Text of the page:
A feasibility study of
the survey of building facades along canals in Venice, Italy
Lawrence G. Desmond, Ph.D.
California Academy of Sciences
San Francisco, California
A report in fulfillment of
UNESCO Fee Contract:
BOC ref: SC 216.107.4,
Venice Inner Canals
Professor Angelo Marzollo
UNESCO Regional Office for
Science and Technology in Europe,
Ing. Fabio Carrera
UNESCO Venice Inner Canals Project,
December 26, 1994
Oh Venice! Venice! when thy marble walls
Are level with the waters, there shall be
A cry of nations o'er thy sunken halls,
A loud lament along the sweeping sea!
Ode on Venice, Lord Byron, 1816.
This study was
initiated to assess the application of photogrammetry to monitor and record
canal walls, and building facades along the canals in Venice.
In 1989, Ing. Fabio Carrera, consultant for the UNESCO Venice Inner Canals Project, asked archaeologist Dr. Lawrence Desmond for information concerning his use of photogrammetry to record important Maya architecture in Mexico. The World Heritage Site of Chichen Itza, with its ancient Maya buildings and pyramids, is as much at risk as Venice from a combination of human and natural causes. In Carrera's opinion, the technology used to record buildings at Chichen Itza might also find application in Venice to help in the preservation of its monuments and canals.
Carrera had already carried out a number of projects to assess the impact of natural and human effects on the outdoor art and architecture of Venice through the Worcester Polytechnic Institute Venice Projects Center. UNESCO, in support of its mission to foster education, science, and culture had taken a special interest in Venice through a number of preservation projects, including Carrera's Inner Canals Project, and had designated Venice as a World Heritage Site.
In the summer of 1991, at the invitation of Carrera and with funding from the University of Minnesota, Desmond came to Venice to investigate the potential uses of photogrammetry in the Venice environment. It soon became clear that a broad study would be needed, and that UNESCO might be a possible source of funding because of its previous support of photogrammetry and other scientific methods for historic preservation.
Funding from UNESCO was received, and field work, meetings and research were carried out in Venice from August 27 through September 20, 1994. From September 21 to 27, consultations were held in York, England concerning the Venice field data, technical problems, and photogrammetric building survey strategy with Mr. Ross W. A. Dallas, Bsc, FRICS, a leading specialist in measured buildings surveys and architectural photogrammetry.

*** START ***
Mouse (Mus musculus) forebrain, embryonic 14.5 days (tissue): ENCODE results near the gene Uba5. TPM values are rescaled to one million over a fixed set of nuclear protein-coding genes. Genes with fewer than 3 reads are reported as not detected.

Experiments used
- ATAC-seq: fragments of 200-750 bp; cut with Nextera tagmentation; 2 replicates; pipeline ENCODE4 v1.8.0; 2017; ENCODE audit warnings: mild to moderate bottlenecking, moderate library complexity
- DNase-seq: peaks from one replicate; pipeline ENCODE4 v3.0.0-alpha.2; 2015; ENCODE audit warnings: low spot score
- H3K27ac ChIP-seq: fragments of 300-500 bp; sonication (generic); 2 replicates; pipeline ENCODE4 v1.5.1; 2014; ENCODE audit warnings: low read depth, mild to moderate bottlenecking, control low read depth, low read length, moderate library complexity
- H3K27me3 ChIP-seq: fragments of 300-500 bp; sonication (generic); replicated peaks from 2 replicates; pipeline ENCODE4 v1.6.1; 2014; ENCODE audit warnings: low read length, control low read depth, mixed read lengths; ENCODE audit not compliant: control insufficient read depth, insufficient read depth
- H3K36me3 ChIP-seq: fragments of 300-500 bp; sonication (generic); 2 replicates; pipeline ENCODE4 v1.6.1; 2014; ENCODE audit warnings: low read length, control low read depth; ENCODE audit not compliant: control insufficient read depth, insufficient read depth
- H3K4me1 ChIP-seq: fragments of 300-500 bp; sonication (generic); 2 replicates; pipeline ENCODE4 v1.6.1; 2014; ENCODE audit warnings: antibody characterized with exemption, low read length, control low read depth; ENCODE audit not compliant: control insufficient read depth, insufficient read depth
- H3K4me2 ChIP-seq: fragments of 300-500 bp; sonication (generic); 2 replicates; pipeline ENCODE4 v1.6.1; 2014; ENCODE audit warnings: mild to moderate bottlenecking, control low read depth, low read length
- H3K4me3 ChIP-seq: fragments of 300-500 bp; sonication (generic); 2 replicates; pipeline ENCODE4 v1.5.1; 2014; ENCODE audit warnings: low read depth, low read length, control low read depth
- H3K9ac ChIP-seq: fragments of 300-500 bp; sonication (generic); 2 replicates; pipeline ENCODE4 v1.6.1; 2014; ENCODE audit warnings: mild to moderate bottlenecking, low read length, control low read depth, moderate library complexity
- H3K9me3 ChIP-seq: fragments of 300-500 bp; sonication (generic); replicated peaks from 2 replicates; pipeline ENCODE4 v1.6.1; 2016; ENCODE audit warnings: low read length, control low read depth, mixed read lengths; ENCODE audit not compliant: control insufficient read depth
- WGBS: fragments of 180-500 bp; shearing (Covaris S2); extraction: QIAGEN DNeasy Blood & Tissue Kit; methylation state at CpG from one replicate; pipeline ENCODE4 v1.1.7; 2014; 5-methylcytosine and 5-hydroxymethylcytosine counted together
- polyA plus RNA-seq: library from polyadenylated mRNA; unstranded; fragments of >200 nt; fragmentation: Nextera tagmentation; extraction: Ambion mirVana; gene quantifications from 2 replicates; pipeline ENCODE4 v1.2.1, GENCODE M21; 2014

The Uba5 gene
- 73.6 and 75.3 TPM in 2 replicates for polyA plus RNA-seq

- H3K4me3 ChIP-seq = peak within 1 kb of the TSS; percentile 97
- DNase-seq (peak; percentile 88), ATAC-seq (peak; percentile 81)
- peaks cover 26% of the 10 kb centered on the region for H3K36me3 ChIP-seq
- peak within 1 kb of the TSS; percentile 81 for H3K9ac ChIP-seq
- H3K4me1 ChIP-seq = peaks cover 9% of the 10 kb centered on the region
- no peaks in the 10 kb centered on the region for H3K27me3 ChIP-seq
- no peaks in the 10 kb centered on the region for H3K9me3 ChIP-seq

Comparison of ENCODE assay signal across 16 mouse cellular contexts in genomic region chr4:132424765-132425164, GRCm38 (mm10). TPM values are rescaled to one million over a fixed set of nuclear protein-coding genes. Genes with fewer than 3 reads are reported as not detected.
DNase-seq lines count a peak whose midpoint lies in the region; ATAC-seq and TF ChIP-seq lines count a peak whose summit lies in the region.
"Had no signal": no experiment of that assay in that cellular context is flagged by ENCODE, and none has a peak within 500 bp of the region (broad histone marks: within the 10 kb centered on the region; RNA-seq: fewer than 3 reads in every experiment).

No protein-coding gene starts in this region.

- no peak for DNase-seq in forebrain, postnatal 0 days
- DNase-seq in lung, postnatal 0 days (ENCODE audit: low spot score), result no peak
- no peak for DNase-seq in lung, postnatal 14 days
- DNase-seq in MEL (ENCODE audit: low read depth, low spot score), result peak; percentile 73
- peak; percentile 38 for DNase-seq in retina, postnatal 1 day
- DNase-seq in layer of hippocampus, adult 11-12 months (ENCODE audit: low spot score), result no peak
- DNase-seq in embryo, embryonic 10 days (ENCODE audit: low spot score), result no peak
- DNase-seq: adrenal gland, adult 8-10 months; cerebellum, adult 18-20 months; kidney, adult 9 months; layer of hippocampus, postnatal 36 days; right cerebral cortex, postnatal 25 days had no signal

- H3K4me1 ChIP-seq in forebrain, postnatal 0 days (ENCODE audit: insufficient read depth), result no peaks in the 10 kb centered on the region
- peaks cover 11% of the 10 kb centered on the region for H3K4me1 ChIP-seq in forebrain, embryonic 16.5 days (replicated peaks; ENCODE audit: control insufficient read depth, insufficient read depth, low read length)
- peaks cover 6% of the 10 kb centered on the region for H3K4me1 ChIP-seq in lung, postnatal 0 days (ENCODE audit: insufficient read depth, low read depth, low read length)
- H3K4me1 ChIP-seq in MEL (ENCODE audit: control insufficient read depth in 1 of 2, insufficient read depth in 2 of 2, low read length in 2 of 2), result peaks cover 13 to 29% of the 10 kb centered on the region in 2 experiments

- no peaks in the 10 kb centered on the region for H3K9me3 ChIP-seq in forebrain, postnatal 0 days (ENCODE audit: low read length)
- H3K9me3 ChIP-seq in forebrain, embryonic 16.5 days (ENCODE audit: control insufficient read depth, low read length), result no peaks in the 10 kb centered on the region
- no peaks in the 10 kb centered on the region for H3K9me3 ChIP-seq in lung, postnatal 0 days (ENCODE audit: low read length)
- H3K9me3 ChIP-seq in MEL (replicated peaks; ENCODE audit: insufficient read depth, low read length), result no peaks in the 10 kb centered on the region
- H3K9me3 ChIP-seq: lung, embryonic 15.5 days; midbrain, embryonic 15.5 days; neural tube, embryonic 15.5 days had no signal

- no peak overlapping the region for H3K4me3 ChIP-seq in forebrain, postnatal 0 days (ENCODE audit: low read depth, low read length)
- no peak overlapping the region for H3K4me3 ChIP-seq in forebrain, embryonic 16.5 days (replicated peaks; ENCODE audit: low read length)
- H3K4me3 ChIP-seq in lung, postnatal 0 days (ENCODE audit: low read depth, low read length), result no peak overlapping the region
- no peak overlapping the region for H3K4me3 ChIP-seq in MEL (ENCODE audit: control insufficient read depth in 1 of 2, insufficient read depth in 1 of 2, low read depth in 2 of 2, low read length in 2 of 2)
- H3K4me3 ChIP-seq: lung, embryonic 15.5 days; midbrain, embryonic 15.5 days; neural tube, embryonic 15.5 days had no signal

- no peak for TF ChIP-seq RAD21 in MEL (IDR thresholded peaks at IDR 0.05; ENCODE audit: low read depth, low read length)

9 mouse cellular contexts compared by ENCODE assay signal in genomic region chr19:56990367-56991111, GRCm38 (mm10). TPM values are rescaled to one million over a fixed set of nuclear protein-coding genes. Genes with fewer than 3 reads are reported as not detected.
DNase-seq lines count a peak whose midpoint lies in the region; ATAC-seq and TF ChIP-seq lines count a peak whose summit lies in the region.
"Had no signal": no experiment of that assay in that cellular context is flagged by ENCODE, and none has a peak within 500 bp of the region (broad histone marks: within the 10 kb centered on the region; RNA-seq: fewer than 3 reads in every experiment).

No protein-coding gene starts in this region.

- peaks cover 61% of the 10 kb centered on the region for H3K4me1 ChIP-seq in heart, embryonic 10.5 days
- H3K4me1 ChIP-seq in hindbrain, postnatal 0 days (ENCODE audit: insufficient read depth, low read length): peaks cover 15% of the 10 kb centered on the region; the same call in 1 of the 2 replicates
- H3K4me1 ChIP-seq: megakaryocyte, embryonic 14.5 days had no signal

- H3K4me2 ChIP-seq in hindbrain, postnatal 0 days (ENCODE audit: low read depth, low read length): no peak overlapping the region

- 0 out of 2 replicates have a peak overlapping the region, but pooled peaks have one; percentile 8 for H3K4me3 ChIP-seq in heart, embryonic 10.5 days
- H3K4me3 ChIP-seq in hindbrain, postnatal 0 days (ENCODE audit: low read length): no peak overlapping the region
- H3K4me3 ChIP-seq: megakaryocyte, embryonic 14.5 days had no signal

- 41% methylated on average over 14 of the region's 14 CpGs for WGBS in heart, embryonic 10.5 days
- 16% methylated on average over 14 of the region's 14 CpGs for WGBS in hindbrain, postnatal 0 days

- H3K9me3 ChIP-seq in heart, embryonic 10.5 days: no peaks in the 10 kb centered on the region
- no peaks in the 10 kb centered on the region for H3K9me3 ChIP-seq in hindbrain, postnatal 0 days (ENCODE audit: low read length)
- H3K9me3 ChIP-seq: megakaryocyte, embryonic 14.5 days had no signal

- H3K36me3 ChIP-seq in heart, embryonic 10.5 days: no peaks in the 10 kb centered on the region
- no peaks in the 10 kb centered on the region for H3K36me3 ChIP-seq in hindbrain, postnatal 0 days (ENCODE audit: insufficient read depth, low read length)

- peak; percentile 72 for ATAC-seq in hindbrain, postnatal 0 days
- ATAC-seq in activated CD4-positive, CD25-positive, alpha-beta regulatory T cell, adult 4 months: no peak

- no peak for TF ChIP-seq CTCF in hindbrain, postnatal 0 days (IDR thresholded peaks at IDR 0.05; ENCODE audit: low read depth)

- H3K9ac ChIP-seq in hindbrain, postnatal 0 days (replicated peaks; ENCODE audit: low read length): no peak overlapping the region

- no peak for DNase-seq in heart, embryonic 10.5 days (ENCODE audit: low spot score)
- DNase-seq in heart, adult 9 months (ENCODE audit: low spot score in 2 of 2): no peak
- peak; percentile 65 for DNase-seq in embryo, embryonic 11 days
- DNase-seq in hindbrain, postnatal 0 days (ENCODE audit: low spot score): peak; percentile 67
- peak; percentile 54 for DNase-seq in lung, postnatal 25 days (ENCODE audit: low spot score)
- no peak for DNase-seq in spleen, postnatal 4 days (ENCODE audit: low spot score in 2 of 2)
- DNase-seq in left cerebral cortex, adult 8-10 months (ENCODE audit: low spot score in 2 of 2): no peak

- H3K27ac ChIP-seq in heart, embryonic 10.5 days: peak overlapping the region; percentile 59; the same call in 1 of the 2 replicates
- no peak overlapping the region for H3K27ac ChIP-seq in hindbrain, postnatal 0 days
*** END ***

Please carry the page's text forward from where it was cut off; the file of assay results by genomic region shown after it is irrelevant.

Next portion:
II. Background: Photogrammetry and its history, technical developments, users, and systems.
Photogrammetry is defined as the ability to take measurements from photographs, and close-range photogrammetry pertains to non-topographic subjects such as architecture and archaeological sites, and other objects on the order of life size sculpture or smaller.
A. Historical overview
as a method for recording and monitoring architecture, had its origins
in the work of Albrecht Meydenbauer, a German architect, who used the "graphical
intersection" method beginning in 1867. A true pioneer in the use
of photogrammetry, he is credited with the first photogrammetric recording
of Islamic architecture in the Middle East in the 1870s. He established
a school for photogrammetry in Berlin in 1885 which he called the "Messbildanstalt"
or the metric photography establishment. His photographs and survey
data of German architecture, archived safely until after the second world
war, found invaluable use in post-war restoration projects.
His method, "graphical intersection," was very labor intensive and, thus,
found little application outside of the Messbildanstalt.
Photogrammetry's use of stereo photographs developed early in the 20th century, but was still little used for architectural surveys before World War II in-spite-of the extensive field and drafting time required to make drawings from hand measurements, and that method's potential for measurement errors.
2. After 1945
After the war,
in 1945, conservators began to insist on precise and accurate recording